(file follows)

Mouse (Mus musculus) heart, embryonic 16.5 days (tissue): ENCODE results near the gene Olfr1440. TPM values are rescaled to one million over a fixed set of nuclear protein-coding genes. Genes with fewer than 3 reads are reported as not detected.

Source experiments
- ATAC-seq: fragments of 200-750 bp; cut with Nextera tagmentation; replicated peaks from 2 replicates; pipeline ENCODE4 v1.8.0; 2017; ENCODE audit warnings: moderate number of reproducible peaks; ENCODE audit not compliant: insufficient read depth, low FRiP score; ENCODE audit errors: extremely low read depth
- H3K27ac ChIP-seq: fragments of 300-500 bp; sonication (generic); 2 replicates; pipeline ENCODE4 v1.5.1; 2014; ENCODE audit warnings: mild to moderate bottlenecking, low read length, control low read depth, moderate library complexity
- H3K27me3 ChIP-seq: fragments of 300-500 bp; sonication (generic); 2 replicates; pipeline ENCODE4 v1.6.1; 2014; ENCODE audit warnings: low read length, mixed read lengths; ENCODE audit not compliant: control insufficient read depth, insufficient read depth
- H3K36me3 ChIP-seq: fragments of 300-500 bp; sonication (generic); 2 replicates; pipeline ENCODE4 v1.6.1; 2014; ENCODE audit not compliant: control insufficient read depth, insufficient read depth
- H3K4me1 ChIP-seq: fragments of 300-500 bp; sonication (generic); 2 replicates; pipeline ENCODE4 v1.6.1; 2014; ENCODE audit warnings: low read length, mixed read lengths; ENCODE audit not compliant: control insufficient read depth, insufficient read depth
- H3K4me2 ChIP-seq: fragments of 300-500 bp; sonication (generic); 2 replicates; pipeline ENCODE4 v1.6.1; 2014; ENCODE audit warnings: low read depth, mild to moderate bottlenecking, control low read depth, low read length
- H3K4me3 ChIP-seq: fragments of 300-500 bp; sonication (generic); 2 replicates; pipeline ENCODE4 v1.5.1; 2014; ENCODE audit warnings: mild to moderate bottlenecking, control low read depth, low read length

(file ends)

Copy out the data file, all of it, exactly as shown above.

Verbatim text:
Mouse (Mus musculus) heart, embryonic 16.5 days (tissue): ENCODE results near the gene Olfr1440. TPM values are rescaled to one million over a fixed set of nuclear protein-coding genes. Genes with fewer than 3 reads are reported as not detected.

Source experiments
- ATAC-seq: fragments of 200-750 bp; cut with Nextera tagmentation; replicated peaks from 2 replicates; pipeline ENCODE4 v1.8.0; 2017; ENCODE audit warnings: moderate number of reproducible peaks; ENCODE audit not compliant: insufficient read depth, low FRiP score; ENCODE audit errors: extremely low read depth
- H3K27ac ChIP-seq: fragments of 300-500 bp; sonication (generic); 2 replicates; pipeline ENCODE4 v1.5.1; 2014; ENCODE audit warnings: mild to moderate bottlenecking, low read length, control low read depth, moderate library complexity
- H3K27me3 ChIP-seq: fragments of 300-500 bp; sonication (generic); 2 replicates; pipeline ENCODE4 v1.6.1; 2014; ENCODE audit warnings: low read length, mixed read lengths; ENCODE audit not compliant: control insufficient read depth, insufficient read depth
- H3K36me3 ChIP-seq: fragments of 300-500 bp; sonication (generic); 2 replicates; pipeline ENCODE4 v1.6.1; 2014; ENCODE audit not compliant: control insufficient read depth, insufficient read depth
- H3K4me1 ChIP-seq: fragments of 300-500 bp; sonication (generic); 2 replicates; pipeline ENCODE4 v1.6.1; 2014; ENCODE audit warnings: low read length, mixed read lengths; ENCODE audit not compliant: control insufficient read depth, insufficient read depth
- H3K4me2 ChIP-seq: fragments of 300-500 bp; sonication (generic); 2 replicates; pipeline ENCODE4 v1.6.1; 2014; ENCODE audit warnings: low read depth, mild to moderate bottlenecking, control low read depth, low read length
- H3K4me3 ChIP-seq: fragments of 300-500 bp; sonication (generic); 2 replicates; pipeline ENCODE4 v1.5.1; 2014; ENCODE audit warnings: mild to moderate bottlenecking, control low read depth, low read length